(9) Includes 3,027,901 shares of Common Stock underlying options, 58,824 warrant shares and 283,016 restricted stock units which were exercisable or vested within 60 days after the Table Date.  

 

Equity Compensation Plan Information 

 

The following table sets forth, as of December 31, 2020, information with respect to our 2009 Equity Incentive Plan and 2020 Equity Incentive Plan, and with respect to certain other options and warrants. 

 

    Number of             Number of securities  
    securities             remaining available  
    to be issued             for future issuance  
    upon exercise     Weighted average     under equity  
    of outstanding     exercise price of     compensation plans  
    options, warrants     outstanding options,     (excluding securities  
    and rights     warrants and rights     reflected in column (a))  
Plan Category   (1) (a)     (2) (b)     (3) (c)  
Equity compensation plans approved by security holders     8,645,189     $ 4.29       2,000,000    

 

  (1) All options, warrants and rights reflected in the table were granted under the 2009 Plan. Includes shares issuable upon the vesting of RSUs and the shares underlying such RSUs. As of December 31, 2020, 2,136,893 shares were issuable in the future upon the vesting of RSUs. 
  (2) The weighted average exercise price does not include the RSUs which do not have an exercise price.
  (3)

Represents shares reserved for issuance under the 2020 Plan. Under our 2009 Plan, the number of shares that are reserved for issuance under the 2009 Plan increased, and under our 2020 Plan the number of shares that are reserved for issuance under the Plan increases, annually each January 1st by the lesser of (a) 5.0% of the total number of shares of Common Stock outstanding on December 31 of the preceding calendar year or (b) a lesser number of shares of Common Stock determined by the Board before the start of a calendar year for which an increase applies. Under the 2020 Plan, subject to the provisions of the 2020 Plan concerning when Awards may be made under the 2020 Plan we may grant, and before the termination of the 2009 Plan in February 2019 we could grant, options to purchase Common Stock and other kinds of equity awards, including shares of Common Stock, stock purchase rights, restricted Common Stock and restricted stock units, to officers, directors, employees or consultants providing services on such terms as are determined by the Board. 

 

  20  

 

 

ITEM 13: CERTAIN RELATIONSHIPS AND RELATED TRANSACTIONS, AND DIRECTOR INDEPENDENCE

 

Certain Relationships and Related Transactions 

 

To our knowledge, other than (i) compensation for services as executive officers and directors; (ii) employment relationships or transactions involving an executive officer and related compensation solely resulting from that employment relationship or transaction, including the employment agreements, stock option or other equity awards, and other transactions described above under the heading "Executive Compensation" or not required to be reported; or (iii) as set forth below, there were no material transactions, or series of similar transactions, since January 1, 2019, or any currently proposed transactions, or series of similar transactions, to which we were, or will be, a party, in which the amount involved exceeds the lesser of (a) $120,000 or (b) one percent of the average of our total assets at the end of our last two completed fiscal years, and in which any director or executive officer, or any security holder who is known by us to own of record or beneficially more than 5% of any class of the Common Stock, or any member of the immediate family of any of the foregoing persons, has an interest (a "related party transaction").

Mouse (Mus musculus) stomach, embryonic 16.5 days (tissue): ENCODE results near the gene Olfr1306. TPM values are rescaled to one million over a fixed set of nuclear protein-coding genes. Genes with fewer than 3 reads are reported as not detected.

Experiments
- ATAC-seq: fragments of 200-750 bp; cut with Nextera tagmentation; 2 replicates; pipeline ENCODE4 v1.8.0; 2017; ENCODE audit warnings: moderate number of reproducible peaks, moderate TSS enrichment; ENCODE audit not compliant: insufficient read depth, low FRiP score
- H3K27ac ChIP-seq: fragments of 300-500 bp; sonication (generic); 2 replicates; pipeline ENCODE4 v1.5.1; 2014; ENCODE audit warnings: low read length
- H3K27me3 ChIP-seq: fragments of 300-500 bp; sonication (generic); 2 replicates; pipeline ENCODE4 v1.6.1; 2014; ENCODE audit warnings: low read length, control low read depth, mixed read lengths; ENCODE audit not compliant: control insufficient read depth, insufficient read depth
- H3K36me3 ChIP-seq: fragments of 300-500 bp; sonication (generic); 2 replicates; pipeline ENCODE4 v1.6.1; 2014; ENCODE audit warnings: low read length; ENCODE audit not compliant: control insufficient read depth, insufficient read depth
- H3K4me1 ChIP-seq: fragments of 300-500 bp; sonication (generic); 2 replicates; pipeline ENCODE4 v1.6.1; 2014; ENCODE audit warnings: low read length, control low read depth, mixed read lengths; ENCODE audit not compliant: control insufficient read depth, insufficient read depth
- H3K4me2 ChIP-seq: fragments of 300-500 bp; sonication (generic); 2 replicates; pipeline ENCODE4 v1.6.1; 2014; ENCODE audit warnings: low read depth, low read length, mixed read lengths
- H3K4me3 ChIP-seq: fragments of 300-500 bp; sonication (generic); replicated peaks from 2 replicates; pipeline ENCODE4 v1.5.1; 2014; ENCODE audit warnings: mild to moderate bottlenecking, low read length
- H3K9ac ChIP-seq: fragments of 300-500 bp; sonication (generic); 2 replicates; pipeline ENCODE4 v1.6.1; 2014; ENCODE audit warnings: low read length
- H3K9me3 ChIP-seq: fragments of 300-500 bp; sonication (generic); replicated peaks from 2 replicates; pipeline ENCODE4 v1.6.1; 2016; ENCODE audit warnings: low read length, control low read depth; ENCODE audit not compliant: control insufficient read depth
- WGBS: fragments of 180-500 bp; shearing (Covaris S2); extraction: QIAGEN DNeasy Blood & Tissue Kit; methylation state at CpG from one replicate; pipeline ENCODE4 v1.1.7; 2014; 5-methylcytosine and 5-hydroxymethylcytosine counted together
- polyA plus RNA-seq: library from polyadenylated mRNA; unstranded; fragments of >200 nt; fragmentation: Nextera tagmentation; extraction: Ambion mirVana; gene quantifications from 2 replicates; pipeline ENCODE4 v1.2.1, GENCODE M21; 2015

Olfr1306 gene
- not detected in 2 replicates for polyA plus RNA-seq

We have entered into indemnification agreements with our directors and executive officers.  Each agreement provides, among other things, that we will indemnify the officer to the fullest extent permissible under Delaware law against liabilities and certain expenses (including attorneys’ fees, judgments, fines and settlement amounts reasonably incurred by the officer in any action or proceeding), that may arise by reason of their service to us or at our direction, and to advance expenses incurred as a result of any proceeding against them as to which they could be indemnified.  As described above under the heading “Executive Compensation,” we have entered into various employment-related agreements and compensatory arrangements with our executive officers and directors that, among other things, provide for compensatory and certain severance and change of control benefits.  

In February 2020, the Company entered into a Securities Purchase Agreement (the “Purchase Agreement”) with certain accredited institutional investors including CVI Investments, Inc. (“CVI Investments”) (the “Purchasers”) pursuant to which the Company sold to the Purchasers, in a registered direct offering and concurrent private placement, shares (the “Shares”) of Common Stock and warrants to purchase shares of Common Stock (the “Warrants”) with an exercise price of $0.70 per share. The negotiated combined purchase price for one Share and 0.75 Warrant was $0.58.  CVI Investments purchased 5,800,000 Shares and 4,350,000 Warrants.  The Warrants are exercisable commencing six months from the date of issuance or earlier in certain circumstances, and will expire five years after they become exercisable.